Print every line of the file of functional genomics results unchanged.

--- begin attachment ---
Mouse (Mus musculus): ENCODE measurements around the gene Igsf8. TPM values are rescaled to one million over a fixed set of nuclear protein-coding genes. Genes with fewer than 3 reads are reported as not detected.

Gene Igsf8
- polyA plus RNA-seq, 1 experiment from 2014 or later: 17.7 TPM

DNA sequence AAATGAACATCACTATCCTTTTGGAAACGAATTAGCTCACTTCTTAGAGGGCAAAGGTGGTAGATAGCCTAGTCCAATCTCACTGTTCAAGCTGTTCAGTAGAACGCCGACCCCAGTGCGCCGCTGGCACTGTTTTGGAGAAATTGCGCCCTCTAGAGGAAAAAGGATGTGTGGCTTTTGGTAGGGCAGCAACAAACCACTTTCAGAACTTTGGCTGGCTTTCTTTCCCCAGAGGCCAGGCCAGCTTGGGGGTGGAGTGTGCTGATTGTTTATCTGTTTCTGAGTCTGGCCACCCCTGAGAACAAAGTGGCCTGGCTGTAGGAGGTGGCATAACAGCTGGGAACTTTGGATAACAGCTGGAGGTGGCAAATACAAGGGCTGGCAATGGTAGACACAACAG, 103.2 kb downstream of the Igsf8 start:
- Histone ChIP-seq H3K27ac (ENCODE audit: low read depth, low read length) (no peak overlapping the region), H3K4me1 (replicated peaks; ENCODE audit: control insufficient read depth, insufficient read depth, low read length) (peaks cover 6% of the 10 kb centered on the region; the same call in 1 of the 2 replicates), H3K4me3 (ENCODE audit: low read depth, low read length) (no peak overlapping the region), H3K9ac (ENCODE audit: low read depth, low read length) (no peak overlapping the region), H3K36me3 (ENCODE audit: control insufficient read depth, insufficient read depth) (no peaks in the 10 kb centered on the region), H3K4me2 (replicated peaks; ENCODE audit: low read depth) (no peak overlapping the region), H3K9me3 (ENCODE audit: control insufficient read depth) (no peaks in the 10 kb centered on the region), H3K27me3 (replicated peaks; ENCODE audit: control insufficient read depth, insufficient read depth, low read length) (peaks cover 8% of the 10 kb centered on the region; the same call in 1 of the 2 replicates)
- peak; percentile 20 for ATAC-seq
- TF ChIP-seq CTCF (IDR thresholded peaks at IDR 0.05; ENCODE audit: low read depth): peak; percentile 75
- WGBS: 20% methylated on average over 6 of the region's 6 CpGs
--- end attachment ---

Mouse (Mus musculus): ENCODE measurements around the gene Igsf8. TPM values are rescaled to one million over a fixed set of nuclear protein-coding genes. Genes with fewer than 3 reads are reported as not detected.

Gene Igsf8
- polyA plus RNA-seq, 1 experiment from 2014 or later: 17.7 TPM

DNA sequence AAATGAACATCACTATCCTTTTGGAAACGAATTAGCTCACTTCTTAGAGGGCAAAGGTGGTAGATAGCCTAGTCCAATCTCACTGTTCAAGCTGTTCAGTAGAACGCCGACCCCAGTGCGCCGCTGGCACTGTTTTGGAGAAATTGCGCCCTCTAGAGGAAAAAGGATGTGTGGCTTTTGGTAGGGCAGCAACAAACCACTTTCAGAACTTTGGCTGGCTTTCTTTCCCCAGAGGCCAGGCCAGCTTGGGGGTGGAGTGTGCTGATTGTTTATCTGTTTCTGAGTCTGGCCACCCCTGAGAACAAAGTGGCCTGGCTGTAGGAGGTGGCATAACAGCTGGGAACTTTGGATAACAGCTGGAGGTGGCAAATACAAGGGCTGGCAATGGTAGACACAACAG, 103.2 kb downstream of the Igsf8 start:
- Histone ChIP-seq H3K27ac (ENCODE audit: low read depth, low read length) (no peak overlapping the region), H3K4me1 (replicated peaks; ENCODE audit: control insufficient read depth, insufficient read depth, low read length) (peaks cover 6% of the 10 kb centered on the region; the same call in 1 of the 2 replicates), H3K4me3 (ENCODE audit: low read depth, low read length) (no peak overlapping the region), H3K9ac (ENCODE audit: low read depth, low read length) (no peak overlapping the region), H3K36me3 (ENCODE audit: control insufficient read depth, insufficient read depth) (no peaks in the 10 kb centered on the region), H3K4me2 (replicated peaks; ENCODE audit: low read depth) (no peak overlapping the region), H3K9me3 (ENCODE audit: control insufficient read depth) (no peaks in the 10 kb centered on the region), H3K27me3 (replicated peaks; ENCODE audit: control insufficient read depth, insufficient read depth, low read length) (peaks cover 8% of the 10 kb centered on the region; the same call in 1 of the 2 replicates)
- peak; percentile 20 for ATAC-seq
- TF ChIP-seq CTCF (IDR thresholded peaks at IDR 0.05; ENCODE audit: low read depth): peak; percentile 75
- WGBS: 20% methylated on average over 6 of the region's 6 CpGs